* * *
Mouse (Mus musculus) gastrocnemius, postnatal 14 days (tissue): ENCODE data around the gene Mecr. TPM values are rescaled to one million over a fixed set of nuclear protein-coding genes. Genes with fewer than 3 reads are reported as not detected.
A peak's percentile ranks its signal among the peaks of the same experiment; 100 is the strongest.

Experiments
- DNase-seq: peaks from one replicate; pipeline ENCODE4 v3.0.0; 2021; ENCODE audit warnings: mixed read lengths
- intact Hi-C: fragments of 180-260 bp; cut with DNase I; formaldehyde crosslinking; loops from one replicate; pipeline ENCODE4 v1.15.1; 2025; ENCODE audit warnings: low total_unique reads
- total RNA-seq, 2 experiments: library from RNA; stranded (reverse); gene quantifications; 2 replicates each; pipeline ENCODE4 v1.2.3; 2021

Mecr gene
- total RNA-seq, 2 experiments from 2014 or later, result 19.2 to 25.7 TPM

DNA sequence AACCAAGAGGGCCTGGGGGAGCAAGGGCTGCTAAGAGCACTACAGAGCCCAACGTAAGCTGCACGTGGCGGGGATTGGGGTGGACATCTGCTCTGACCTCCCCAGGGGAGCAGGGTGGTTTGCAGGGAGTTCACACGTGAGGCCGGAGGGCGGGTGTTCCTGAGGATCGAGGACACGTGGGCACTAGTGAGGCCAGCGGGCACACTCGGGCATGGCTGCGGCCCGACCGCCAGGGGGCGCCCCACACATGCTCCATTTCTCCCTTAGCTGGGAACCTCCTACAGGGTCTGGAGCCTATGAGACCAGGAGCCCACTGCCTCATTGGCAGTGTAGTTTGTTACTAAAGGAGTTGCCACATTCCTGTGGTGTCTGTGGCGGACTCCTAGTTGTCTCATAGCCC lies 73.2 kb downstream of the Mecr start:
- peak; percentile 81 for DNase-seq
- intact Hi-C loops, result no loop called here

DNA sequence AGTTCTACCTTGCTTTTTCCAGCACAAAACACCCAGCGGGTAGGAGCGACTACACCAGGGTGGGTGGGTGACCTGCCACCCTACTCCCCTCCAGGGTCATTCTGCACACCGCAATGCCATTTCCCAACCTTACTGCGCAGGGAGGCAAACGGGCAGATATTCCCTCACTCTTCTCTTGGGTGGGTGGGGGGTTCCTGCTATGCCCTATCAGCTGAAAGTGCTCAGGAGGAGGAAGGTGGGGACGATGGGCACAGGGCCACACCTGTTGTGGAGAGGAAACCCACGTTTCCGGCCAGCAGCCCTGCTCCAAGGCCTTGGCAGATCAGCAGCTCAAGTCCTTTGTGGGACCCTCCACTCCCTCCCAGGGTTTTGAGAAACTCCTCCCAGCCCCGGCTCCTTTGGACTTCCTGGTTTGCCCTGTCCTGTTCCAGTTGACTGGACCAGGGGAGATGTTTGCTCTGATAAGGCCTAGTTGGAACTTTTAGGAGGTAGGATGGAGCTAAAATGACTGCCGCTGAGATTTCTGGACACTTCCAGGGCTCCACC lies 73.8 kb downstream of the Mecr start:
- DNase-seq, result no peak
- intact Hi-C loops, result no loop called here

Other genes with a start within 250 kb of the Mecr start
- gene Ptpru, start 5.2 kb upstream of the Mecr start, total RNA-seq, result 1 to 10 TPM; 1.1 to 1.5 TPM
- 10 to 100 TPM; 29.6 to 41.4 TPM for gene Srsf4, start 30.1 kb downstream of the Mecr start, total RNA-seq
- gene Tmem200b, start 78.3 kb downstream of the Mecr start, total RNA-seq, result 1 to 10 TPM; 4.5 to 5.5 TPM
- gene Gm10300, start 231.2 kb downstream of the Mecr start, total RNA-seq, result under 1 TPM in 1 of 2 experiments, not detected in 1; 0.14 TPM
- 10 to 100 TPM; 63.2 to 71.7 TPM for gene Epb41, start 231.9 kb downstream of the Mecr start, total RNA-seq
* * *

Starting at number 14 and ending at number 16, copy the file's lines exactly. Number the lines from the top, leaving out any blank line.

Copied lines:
- intact Hi-C loops, result no loop called here

Other genes with a start within 250 kb of the Mecr start
- gene Ptpru, start 5.2 kb upstream of the Mecr start, total RNA-seq, result 1 to 10 TPM; 1.1 to 1.5 TPM